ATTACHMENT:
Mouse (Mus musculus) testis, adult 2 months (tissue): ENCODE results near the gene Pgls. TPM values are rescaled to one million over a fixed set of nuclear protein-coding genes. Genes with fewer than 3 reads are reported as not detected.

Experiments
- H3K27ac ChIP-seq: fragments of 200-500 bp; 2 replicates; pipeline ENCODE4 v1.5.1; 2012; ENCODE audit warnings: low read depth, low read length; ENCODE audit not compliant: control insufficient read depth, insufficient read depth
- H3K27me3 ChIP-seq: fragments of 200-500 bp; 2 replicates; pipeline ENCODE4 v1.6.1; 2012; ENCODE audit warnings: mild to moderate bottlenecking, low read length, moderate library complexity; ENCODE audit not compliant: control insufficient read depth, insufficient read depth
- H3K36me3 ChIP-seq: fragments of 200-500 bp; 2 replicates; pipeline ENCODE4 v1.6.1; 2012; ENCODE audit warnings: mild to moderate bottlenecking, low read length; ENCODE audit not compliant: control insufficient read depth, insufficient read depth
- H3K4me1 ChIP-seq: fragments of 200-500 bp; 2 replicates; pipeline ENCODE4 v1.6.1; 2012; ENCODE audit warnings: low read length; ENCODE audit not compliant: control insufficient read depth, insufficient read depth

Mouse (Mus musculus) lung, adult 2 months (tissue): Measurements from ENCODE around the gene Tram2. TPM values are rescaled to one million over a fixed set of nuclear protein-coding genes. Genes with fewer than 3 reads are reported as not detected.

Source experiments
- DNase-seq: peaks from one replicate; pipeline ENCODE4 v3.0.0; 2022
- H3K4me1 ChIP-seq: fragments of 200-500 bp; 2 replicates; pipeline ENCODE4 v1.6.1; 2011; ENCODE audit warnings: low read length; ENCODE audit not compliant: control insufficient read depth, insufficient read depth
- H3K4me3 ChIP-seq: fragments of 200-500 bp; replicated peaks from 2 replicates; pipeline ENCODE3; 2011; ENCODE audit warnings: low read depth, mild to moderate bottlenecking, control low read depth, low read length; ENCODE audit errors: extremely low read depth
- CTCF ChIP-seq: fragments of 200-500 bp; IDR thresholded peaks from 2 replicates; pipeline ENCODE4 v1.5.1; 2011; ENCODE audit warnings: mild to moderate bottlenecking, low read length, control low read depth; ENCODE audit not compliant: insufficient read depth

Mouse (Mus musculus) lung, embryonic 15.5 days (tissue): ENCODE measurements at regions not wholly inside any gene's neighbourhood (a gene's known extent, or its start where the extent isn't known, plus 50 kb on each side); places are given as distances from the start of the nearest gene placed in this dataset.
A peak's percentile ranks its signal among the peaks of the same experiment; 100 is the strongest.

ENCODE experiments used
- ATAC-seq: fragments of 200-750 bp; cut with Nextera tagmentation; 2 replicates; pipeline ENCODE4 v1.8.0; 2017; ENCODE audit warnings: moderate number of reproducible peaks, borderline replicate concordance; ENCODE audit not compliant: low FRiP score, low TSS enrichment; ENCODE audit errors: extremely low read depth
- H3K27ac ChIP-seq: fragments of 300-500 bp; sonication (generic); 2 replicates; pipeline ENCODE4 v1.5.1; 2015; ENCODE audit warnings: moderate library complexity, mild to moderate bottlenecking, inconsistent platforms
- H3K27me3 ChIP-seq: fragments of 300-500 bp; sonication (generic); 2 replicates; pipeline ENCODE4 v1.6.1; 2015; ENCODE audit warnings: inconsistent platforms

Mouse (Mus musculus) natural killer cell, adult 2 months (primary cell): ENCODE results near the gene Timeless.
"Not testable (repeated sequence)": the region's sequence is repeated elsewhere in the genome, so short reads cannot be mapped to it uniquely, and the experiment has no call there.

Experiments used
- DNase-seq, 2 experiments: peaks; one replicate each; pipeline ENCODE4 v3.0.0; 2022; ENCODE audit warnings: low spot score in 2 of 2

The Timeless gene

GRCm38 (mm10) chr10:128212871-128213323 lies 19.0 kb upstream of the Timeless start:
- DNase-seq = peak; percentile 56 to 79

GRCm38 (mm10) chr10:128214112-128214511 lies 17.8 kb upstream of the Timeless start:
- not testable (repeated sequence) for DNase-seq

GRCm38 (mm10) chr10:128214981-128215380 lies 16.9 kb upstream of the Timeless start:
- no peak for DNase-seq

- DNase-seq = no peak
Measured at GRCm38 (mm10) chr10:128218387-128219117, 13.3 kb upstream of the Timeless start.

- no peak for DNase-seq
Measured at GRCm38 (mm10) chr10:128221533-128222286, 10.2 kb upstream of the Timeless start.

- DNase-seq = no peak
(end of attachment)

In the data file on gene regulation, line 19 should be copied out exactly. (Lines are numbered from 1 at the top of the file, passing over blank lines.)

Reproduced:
Mouse (Mus musculus) natural killer cell, adult 2 months (primary cell): ENCODE results near the gene Timeless.